|Faulkner, W - TEXAS A&M UNIVERSITY|
|Shaw, B - TEXAS A&M UNIVERSITY|
|Hequet, E - ITC, TEXAS TECH UNIV|
Submitted to: Proceedings of the American Society of Agricultural and Biological Engineers International (ASABE)
Publication Type: Proceedings
Publication Acceptance Date: August 10, 2007
Publication Date: August 15, 2007
Citation: Faulkner, W.B., Wanjura, J.D., Shaw, B.W., Hequet, E.H. 2007. Effects of harvesting methods on foreign matter content, fiber quality, and yarn quality from irrigated cotton on the high plains. Proceedings of the American Society of Agricultural and Biological Engineers International (ASABE). June 17-20, 2007, Minneapolis, Minnesota. Paper No. 071113. Interpretive Summary: Cotton producers on the High Plains of Texas may realize economic gains through the use of picker type harvesters. Little information is available to these producers on differences in the quality of fiber and yarn produced from cotton harvested using the two commercially available mechanical harvesting systems; picking and stripping. The objective of the research engineers from ARS (Lubbock, TX), Texas A&M University, and Texas Tech University was to evaluate the effect of harvesting method on cotton fiber and yarn quality. Cotton samples were collected from an irrigated farm on the High Plains of Texas during the one year study. The results indicate that slight improvements to some fiber and yarn properties can be realized through the use of picker type harvesters. Cotton producers will likely benefit from economic incentives favoring improved fiber quality through the use of picker type harvesters. In addition, improvements to fiber characteristics will likely increase spinning mill demand for cotton produced on the High Plains region.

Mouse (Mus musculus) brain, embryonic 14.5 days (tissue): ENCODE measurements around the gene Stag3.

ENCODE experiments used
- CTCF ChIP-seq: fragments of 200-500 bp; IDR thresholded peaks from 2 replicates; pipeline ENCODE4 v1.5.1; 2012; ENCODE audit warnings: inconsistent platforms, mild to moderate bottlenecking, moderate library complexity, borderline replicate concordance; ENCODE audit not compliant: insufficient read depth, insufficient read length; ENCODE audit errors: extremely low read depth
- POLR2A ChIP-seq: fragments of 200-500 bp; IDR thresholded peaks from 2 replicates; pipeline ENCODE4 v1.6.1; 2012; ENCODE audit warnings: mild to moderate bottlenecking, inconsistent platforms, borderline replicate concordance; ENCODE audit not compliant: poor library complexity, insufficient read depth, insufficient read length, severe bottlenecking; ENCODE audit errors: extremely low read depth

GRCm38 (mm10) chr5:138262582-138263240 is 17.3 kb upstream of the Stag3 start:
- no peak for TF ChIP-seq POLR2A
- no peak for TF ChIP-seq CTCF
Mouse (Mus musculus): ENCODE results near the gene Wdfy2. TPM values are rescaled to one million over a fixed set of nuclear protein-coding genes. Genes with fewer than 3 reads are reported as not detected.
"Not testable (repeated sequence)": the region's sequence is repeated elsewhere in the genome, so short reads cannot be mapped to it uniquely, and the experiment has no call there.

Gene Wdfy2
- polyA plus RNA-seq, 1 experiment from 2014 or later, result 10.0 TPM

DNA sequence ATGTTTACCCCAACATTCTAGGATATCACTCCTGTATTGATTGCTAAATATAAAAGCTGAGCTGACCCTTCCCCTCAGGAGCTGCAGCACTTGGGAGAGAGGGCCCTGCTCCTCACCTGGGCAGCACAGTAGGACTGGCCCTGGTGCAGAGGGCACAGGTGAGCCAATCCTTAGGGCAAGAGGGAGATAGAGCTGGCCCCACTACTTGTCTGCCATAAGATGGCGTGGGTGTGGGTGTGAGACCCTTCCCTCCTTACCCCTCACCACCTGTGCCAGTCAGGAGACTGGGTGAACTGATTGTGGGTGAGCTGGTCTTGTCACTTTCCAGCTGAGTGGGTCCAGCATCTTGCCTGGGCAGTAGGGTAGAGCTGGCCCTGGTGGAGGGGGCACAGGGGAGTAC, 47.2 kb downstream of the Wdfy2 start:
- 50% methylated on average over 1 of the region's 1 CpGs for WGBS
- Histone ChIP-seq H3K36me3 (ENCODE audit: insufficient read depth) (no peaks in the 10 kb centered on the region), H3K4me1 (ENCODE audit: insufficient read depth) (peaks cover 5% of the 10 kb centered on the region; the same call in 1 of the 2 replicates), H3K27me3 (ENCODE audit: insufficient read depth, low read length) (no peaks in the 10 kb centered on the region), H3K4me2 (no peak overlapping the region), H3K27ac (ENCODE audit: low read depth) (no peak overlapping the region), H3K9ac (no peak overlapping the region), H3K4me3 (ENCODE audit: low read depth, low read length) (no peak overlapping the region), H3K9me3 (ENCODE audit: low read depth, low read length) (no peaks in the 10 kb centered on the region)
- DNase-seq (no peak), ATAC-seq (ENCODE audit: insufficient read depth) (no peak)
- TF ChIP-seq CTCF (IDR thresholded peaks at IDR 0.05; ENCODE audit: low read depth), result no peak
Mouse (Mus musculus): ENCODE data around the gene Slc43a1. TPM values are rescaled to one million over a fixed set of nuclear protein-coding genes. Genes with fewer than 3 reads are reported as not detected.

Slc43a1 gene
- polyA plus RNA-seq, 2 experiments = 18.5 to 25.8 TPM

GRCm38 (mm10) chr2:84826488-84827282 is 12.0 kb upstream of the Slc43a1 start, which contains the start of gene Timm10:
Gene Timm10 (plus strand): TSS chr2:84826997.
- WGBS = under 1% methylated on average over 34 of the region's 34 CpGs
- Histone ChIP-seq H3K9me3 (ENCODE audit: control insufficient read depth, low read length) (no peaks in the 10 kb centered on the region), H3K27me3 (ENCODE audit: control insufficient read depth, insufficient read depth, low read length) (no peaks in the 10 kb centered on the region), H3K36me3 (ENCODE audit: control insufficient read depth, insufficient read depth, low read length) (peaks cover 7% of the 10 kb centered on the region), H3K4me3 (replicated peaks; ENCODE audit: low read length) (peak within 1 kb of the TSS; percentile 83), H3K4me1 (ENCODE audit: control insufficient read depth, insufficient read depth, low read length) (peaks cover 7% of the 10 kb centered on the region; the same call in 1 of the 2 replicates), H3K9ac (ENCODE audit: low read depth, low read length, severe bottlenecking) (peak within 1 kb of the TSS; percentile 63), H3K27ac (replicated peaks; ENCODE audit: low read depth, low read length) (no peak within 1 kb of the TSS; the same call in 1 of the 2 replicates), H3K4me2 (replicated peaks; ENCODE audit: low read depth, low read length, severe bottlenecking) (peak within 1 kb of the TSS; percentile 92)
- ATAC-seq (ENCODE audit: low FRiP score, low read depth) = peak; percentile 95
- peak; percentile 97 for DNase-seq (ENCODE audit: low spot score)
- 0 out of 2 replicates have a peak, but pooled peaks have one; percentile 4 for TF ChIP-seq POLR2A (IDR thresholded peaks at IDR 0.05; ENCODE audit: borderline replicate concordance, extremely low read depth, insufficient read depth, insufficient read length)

Technical Abstract: Harvest treatments were compared for a variety of cotton commonly grown on the High Plains of Texas. Foreign matter, fiber quality, and yarn quality were compared for cotton harvested using a spindle picker, a brush-roll stripper with a field cleaner, and the same stripper harvester without a field cleaner. Foreign matter content of seed cotton was significantly different for all three treatments, with picked cotton having the lowest foreign matter content and non-burr extracted seed cotton having the highest. All samples underwent similar cleaning regimes during ginning. Micronaire, length, and length uniformity as measured by HVI were better for picker harvested cotton than for stripped cotton leading to a higher loan value for the producer. While nep counts for picked cotton were lower than for non-burr extracted cotton, short fiber content, visible foreign matter, immature fiber content, and maturity ration were identical for all harvest treatments. Little difference in carded yarn quality was seen between harvest treatments, while more pronounced differences favoring picked cotton were seen in carded and combed yarn analyses. However, textile mills rarely comb fibers as short as those analyzed in this study. The results of this study indicate that producers may realize greater fiber quality and lint value by using picker harvesters as indicated by USDA classing office data. However, there is not currently enough data to adequately determine the effect of harvest treatment on yarn quality from High Plains cotton. Further research is needed utilizing more varieties and more mature cotton before conclusive results can be determined; however, results of this study indicate the need for more extensive fiber and yarn quality analyses than can be determined from HVI data alone when evaluating production system alternatives.